As I mentioned in my last blog, the arrival of technologies like AI, home testing devices and the rebalancing of the historic medical information asymmetry, mean that consumers are increasingly empowered to care for themselves. What’s also clear to me is that, whether it’s private health insurance or the provision of actual healthcare, Australians are not just theoretically empowered to care for themselves—they are actually keen to take the digital leap. The Accenture 2018 Consumer Survey on Digital Health indicates that Australian consumers would choose virtual care for a variety of activities. While just 12 percent of those surveyed have actually received virtual healthcare so far, the benefits for individuals are compelling.
There are many instances where virtual interaction with care providers would save time, reduce costs, and greatly improve convenience. An overwhelming 83 percent say they would use virtual care to receive reminders to do things to stay healthy, for example. Nearly two thirds of Australian healthcare consumers (65 percent) would use virtual care for an after-hours appointment, and 75 percent would use it for daily support to manage an ongoing health issue. There are some cases that require a face to face appointment, but even many urgent cases can be dealt with by means of telehealth.
Further confirmation comes from Accenture’s study on person-centred segmentation for a better healthcare system. The study showed that the 18-29 age group is particularly hungry for virtual interaction when it comes to private health insurance. Ten percent of the Australian private healthcare insurance market, representing AUD$2bn, is churning annually. The research indicates a core determinant of switching behaviour (apart from policy costs), is the accessibility of digital offerings made available by competing healthcare insurance organisations.
The virtual care doesn’t need to be complicated. Smartphones and PCs all enable direct audio-visual conversation. In China and the UK it’s already common to have telehealth conversations. In fact, in China it’s more common to have a teleconference with a GP than a face-to-face appointment. Australia is lagging.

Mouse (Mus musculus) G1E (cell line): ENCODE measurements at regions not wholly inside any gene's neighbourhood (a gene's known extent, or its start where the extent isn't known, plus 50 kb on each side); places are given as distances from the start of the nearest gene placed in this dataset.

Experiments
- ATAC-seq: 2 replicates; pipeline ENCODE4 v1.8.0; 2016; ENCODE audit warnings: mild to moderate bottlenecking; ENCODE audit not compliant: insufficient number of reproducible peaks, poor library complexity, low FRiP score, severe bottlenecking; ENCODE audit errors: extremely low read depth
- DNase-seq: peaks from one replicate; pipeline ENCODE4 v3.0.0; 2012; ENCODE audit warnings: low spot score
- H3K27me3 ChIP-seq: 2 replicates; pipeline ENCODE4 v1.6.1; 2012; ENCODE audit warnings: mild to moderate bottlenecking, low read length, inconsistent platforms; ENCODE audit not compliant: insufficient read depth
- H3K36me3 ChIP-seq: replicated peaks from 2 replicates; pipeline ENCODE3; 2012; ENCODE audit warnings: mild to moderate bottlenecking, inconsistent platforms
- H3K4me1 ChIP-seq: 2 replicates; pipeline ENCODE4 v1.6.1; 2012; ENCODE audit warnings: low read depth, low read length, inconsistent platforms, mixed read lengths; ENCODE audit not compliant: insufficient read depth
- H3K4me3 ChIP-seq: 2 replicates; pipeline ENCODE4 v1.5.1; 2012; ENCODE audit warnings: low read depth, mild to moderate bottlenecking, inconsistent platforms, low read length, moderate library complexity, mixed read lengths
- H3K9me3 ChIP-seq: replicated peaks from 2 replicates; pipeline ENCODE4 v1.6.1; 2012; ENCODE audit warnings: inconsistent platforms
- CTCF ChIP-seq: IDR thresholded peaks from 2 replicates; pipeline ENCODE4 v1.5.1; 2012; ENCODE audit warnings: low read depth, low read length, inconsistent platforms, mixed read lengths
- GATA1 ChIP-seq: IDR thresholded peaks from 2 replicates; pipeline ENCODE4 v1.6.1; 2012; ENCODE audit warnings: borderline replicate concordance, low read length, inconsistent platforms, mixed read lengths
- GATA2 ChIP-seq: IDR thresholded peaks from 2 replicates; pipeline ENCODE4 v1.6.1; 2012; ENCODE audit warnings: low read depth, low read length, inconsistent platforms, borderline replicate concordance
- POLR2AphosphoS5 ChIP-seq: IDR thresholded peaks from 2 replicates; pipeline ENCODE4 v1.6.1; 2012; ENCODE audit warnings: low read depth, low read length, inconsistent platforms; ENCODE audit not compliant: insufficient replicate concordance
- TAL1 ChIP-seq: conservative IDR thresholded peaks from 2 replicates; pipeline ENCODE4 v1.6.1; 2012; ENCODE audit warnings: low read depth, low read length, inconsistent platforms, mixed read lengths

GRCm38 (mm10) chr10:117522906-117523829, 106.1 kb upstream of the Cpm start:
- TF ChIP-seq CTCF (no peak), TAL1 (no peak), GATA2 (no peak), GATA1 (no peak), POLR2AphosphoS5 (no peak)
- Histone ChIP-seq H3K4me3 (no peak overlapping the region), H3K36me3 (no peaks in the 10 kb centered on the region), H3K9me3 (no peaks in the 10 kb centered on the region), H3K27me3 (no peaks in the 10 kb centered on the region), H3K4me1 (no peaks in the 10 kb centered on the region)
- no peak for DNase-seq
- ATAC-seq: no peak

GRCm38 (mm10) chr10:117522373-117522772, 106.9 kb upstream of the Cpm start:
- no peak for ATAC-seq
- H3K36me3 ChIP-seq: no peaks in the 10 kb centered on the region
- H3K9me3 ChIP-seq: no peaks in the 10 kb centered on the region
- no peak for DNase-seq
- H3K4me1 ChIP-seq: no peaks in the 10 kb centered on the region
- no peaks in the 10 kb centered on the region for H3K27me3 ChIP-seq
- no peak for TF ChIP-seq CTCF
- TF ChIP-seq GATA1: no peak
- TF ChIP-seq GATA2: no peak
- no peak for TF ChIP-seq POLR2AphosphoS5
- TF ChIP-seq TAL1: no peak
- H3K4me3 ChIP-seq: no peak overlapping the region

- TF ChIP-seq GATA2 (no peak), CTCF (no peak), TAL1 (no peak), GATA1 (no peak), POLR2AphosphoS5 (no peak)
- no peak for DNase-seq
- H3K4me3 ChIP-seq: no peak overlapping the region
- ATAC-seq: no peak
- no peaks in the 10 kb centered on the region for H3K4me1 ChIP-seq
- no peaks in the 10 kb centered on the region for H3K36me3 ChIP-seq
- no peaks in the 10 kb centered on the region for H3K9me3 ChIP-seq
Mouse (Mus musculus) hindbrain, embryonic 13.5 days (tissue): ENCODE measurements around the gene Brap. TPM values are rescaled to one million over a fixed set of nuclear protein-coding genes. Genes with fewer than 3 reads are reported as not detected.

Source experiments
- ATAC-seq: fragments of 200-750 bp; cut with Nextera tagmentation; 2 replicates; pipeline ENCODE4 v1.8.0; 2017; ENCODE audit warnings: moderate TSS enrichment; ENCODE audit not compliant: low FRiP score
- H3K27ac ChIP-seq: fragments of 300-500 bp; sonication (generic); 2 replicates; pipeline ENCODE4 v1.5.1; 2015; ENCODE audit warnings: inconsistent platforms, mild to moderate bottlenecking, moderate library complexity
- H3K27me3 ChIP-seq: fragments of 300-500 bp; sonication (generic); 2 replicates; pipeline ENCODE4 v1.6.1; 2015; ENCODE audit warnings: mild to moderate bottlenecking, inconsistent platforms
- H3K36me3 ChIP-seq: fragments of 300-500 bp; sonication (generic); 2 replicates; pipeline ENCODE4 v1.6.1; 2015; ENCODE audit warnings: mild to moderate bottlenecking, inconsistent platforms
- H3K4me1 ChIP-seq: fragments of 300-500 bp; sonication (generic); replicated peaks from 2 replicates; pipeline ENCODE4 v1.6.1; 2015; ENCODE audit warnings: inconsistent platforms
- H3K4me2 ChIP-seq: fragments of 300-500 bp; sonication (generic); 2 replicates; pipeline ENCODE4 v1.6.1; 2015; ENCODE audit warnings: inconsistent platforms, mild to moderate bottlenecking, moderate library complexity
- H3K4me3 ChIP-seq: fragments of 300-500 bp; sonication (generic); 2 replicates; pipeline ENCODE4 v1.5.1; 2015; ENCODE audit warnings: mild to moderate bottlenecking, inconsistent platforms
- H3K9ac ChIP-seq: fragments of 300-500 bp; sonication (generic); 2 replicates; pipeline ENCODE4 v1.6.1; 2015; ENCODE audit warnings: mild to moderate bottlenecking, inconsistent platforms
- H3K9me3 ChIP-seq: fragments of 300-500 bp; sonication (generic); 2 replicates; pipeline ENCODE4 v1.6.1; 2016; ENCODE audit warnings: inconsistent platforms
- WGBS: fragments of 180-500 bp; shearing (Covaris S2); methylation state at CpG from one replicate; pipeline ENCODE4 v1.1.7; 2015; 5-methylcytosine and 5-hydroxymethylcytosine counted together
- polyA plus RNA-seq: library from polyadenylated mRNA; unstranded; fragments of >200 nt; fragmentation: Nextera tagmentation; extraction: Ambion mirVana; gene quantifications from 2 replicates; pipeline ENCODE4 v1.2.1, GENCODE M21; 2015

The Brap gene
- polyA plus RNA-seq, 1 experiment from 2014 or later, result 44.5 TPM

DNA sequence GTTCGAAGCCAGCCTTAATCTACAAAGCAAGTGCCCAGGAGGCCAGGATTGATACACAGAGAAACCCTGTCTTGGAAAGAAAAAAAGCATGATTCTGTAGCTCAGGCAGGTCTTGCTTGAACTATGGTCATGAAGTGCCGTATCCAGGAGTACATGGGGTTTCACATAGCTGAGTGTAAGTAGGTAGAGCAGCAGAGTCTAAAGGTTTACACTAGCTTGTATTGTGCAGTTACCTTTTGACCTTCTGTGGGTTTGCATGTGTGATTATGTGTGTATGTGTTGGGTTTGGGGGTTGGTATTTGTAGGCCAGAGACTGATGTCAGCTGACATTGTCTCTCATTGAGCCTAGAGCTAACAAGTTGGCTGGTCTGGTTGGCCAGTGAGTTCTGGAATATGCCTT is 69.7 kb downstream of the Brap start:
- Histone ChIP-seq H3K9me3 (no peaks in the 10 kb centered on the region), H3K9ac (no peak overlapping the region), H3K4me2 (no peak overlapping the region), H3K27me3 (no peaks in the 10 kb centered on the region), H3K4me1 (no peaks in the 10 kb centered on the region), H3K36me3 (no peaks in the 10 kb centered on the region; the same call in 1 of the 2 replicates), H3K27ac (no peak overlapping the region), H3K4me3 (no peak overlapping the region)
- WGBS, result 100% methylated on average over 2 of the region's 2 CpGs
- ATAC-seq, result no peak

Even more obvious than the need for reactive care to go virtual, is the need for many aspects of proactive care to do so. Women of childbearing age who use the contraceptive pill (generally between 16 and 56 years of age) don’t particularly want to go to the GP every time they need a new prescription. Even though the pill can affect blood pressure, digital engagement has an answer for that too—digital blood pressure cuffs are cheap and common. Many other tests can be done through self-care as well. This is a massive opportunity. Maintaining consistent blood sugar levels if you’re diabetic greatly reduces the risk of limb amputation, and digital healthcare can help with both the measurement of blood sugar and the reminders required to take insulin or eat appropriately. Recent clinical findings have discovered that it’s similar for blood pressure in terms of ultimate cardiovascular outcomes. Consistent adherence to proactive care protocols significantly improve the health outcome, and once again, digital health can provide both the measurement and reminders needed to maintain that crucial consistency.
Given the virtual healthcare benefits being achieved in places like the UK already, to ignore the combined technical ability for patients to care for themselves, and their willingness to do so, would be to miss out on a prime opportunity. A certain amount of caution is advisable when implementing new technology on a broad scale, but AI and virtual care technologies are already proving themselves, and Australians should not be left behind.